To achieve our goal of zero accidents, truck manufacturers, authorities, infrastructure planners and other experts around the world need to work together.
It’s not enough for us to make our trucks safer. We need to help make the world’s roads safer.
We’re working with politicians, public authorities and other vehicle manufacturers to improve road, vehicle and driver safety.
We’re also sharing everything we have. And have offered our knowledge and experience to universities, research laboratories and partner organisations.
Whenever traffic safety is discussed, we participate. This helps us learn more about the issues, the potential solutions and how to design the trucks of the future.
There’s only one acceptable number
The aviation industry operates a zero accident policy. And it’s this approach – that no accident is ever acceptable – that we’re applying to road safety.
Using data from our accident research teams, we’ve identified four key areas that’ll help us achieve our vision: seat belts, inattention, alcohol and speed.
Tired and distracted drivers are a danger to themselves and others. And tiredness is by far the most common cause of accidents involving trucks.
To better understand the relationship between the driver and the truck, we’re running a stream of research projects. In one, 30 Volvo trucks are fitted with experimental technology and five cameras that register every aspect of every journey. The aim is to study, in detail, the situations that lead to accidents. And to verify that the truck’s safety systems function as intended.
Alcohol is involved in one third of all fatal road accidents. The available data shows that professional drivers account for a small proportion of drunk drivers on the road. Since accidents involving heavy vehicles can be catastrophic, every drunk driver is one too many.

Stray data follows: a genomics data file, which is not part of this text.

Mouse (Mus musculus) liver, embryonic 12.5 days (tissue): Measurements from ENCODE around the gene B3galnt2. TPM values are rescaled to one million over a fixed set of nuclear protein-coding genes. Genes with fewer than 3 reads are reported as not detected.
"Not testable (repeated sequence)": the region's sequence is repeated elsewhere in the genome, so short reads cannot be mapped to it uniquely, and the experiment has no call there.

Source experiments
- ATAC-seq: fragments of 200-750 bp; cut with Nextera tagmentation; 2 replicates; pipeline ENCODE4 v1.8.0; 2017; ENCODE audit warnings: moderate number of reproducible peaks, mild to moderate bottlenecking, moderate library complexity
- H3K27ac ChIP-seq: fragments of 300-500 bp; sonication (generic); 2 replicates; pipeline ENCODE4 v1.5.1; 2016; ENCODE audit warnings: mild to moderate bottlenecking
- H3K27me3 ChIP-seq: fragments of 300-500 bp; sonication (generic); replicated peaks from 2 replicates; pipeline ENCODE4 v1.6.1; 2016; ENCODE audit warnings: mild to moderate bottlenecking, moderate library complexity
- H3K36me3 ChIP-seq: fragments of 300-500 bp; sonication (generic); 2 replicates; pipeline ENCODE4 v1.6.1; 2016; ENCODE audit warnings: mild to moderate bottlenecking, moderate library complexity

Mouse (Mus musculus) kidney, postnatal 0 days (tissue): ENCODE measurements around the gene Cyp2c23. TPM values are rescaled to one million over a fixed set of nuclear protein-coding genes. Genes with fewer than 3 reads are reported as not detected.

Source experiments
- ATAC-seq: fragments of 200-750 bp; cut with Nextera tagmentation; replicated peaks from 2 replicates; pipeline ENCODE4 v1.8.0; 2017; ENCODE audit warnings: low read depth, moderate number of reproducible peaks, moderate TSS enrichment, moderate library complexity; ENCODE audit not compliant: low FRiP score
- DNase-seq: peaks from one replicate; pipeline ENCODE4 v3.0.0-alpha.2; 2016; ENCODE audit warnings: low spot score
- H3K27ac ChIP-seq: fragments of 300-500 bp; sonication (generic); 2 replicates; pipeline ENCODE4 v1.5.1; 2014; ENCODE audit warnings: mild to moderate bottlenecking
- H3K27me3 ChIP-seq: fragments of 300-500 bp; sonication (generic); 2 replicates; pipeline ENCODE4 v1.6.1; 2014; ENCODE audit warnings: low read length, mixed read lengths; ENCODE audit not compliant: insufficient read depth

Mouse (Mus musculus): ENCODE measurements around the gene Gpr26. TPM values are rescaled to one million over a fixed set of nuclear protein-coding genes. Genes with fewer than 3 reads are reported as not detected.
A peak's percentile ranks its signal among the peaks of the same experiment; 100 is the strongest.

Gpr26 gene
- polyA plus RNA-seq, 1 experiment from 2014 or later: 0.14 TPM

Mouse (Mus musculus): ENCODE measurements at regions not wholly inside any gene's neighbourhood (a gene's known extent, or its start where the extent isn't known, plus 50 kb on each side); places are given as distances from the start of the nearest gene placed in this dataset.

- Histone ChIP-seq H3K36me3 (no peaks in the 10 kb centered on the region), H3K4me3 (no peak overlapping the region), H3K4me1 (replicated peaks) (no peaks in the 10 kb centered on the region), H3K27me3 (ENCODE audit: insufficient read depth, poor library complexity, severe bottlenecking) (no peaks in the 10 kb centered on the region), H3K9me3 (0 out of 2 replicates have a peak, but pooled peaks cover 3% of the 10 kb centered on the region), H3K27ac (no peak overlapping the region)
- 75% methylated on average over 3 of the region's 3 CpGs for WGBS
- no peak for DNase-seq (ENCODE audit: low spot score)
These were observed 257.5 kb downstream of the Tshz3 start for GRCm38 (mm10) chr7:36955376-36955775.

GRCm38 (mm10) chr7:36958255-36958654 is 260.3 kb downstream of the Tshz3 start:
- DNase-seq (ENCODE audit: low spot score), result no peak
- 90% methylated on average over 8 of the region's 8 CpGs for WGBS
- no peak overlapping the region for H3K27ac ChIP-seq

We were the first truck manufacturer to factory-fit alcolocks in trucks. And we’ve offered ferry operators transporting trucks to and from Sweden free breathalyser equipment on board their vessels.
We also participate in various pan-European information projects such as the European Transport Safety Council’s ‘Safe & Sober’ campaign.
Increasing your speed from 80 to 90 km/h on a 100-kilometer journey will save you eight minutes. It’ll also increase your braking distance by 20%.
A number of studies indicate that keeping a steady lower speed will save you time and money – as speed fluctuations increase fuel consumption. A steady lower speed also reduces the risk accidents – preventing personal injury and expensive repairs.
Training makes drivers more safety-conscious. Well-trained drivers also experience less stress, which dramatically reduces the risk of accidents.